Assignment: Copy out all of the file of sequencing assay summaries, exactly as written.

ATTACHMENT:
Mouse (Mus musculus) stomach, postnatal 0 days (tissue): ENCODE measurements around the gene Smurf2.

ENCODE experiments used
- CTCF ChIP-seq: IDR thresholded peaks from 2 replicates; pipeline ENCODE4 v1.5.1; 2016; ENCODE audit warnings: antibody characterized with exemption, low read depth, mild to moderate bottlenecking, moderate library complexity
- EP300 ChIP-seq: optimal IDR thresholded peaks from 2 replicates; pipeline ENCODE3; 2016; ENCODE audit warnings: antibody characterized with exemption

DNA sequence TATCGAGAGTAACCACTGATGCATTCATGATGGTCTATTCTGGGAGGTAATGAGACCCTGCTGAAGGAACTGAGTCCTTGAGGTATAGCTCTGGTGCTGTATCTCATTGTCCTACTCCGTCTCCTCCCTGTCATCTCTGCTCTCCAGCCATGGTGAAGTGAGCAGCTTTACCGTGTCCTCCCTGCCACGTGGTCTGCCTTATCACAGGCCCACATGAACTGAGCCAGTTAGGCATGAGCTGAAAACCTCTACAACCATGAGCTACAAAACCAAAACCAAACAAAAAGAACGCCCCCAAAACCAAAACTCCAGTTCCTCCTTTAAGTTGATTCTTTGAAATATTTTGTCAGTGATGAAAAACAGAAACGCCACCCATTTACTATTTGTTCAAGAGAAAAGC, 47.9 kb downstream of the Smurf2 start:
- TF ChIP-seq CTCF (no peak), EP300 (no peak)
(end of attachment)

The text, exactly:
Mouse (Mus musculus) stomach, postnatal 0 days (tissue): ENCODE measurements around the gene Smurf2.

ENCODE experiments used
- CTCF ChIP-seq: IDR thresholded peaks from 2 replicates; pipeline ENCODE4 v1.5.1; 2016; ENCODE audit warnings: antibody characterized with exemption, low read depth, mild to moderate bottlenecking, moderate library complexity
- EP300 ChIP-seq: optimal IDR thresholded peaks from 2 replicates; pipeline ENCODE3; 2016; ENCODE audit warnings: antibody characterized with exemption

DNA sequence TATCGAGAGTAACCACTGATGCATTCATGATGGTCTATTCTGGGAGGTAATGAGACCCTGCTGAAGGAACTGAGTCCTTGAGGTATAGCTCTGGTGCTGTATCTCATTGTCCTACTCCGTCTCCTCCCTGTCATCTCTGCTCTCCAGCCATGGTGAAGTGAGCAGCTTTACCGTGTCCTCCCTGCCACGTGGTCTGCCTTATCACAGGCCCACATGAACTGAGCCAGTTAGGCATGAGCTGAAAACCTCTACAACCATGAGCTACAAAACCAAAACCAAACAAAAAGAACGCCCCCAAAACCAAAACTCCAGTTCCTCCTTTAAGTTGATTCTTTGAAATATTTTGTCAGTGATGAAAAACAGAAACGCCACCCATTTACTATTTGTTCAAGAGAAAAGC, 47.9 kb downstream of the Smurf2 start:
- TF ChIP-seq CTCF (no peak), EP300 (no peak)